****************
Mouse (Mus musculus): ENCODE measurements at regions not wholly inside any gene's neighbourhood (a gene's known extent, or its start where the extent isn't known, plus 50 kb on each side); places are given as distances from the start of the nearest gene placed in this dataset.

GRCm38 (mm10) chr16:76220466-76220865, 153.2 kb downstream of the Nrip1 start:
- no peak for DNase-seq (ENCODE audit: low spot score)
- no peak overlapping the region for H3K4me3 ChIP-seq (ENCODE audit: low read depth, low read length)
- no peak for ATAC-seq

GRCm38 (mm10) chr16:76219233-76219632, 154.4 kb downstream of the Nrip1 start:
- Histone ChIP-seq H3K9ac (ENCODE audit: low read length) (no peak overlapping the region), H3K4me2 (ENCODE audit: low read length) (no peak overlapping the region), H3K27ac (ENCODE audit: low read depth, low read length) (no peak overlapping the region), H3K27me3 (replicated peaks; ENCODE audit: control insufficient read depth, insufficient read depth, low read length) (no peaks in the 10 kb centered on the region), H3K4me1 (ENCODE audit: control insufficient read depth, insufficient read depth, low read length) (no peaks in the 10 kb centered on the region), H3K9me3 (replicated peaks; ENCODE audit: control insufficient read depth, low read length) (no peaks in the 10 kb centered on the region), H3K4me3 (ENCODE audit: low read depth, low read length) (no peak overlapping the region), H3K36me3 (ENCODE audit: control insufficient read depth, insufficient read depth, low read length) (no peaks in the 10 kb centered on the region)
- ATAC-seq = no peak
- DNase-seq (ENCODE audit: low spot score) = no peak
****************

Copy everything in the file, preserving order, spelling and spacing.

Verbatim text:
Mouse (Mus musculus): ENCODE measurements at regions not wholly inside any gene's neighbourhood (a gene's known extent, or its start where the extent isn't known, plus 50 kb on each side); places are given as distances from the start of the nearest gene placed in this dataset.

GRCm38 (mm10) chr16:76220466-76220865, 153.2 kb downstream of the Nrip1 start:
- no peak for DNase-seq (ENCODE audit: low spot score)
- no peak overlapping the region for H3K4me3 ChIP-seq (ENCODE audit: low read depth, low read length)
- no peak for ATAC-seq

GRCm38 (mm10) chr16:76219233-76219632, 154.4 kb downstream of the Nrip1 start:
- Histone ChIP-seq H3K9ac (ENCODE audit: low read length) (no peak overlapping the region), H3K4me2 (ENCODE audit: low read length) (no peak overlapping the region), H3K27ac (ENCODE audit: low read depth, low read length) (no peak overlapping the region), H3K27me3 (replicated peaks; ENCODE audit: control insufficient read depth, insufficient read depth, low read length) (no peaks in the 10 kb centered on the region), H3K4me1 (ENCODE audit: control insufficient read depth, insufficient read depth, low read length) (no peaks in the 10 kb centered on the region), H3K9me3 (replicated peaks; ENCODE audit: control insufficient read depth, low read length) (no peaks in the 10 kb centered on the region), H3K4me3 (ENCODE audit: low read depth, low read length) (no peak overlapping the region), H3K36me3 (ENCODE audit: control insufficient read depth, insufficient read depth, low read length) (no peaks in the 10 kb centered on the region)
- ATAC-seq = no peak
- DNase-seq (ENCODE audit: low spot score) = no peak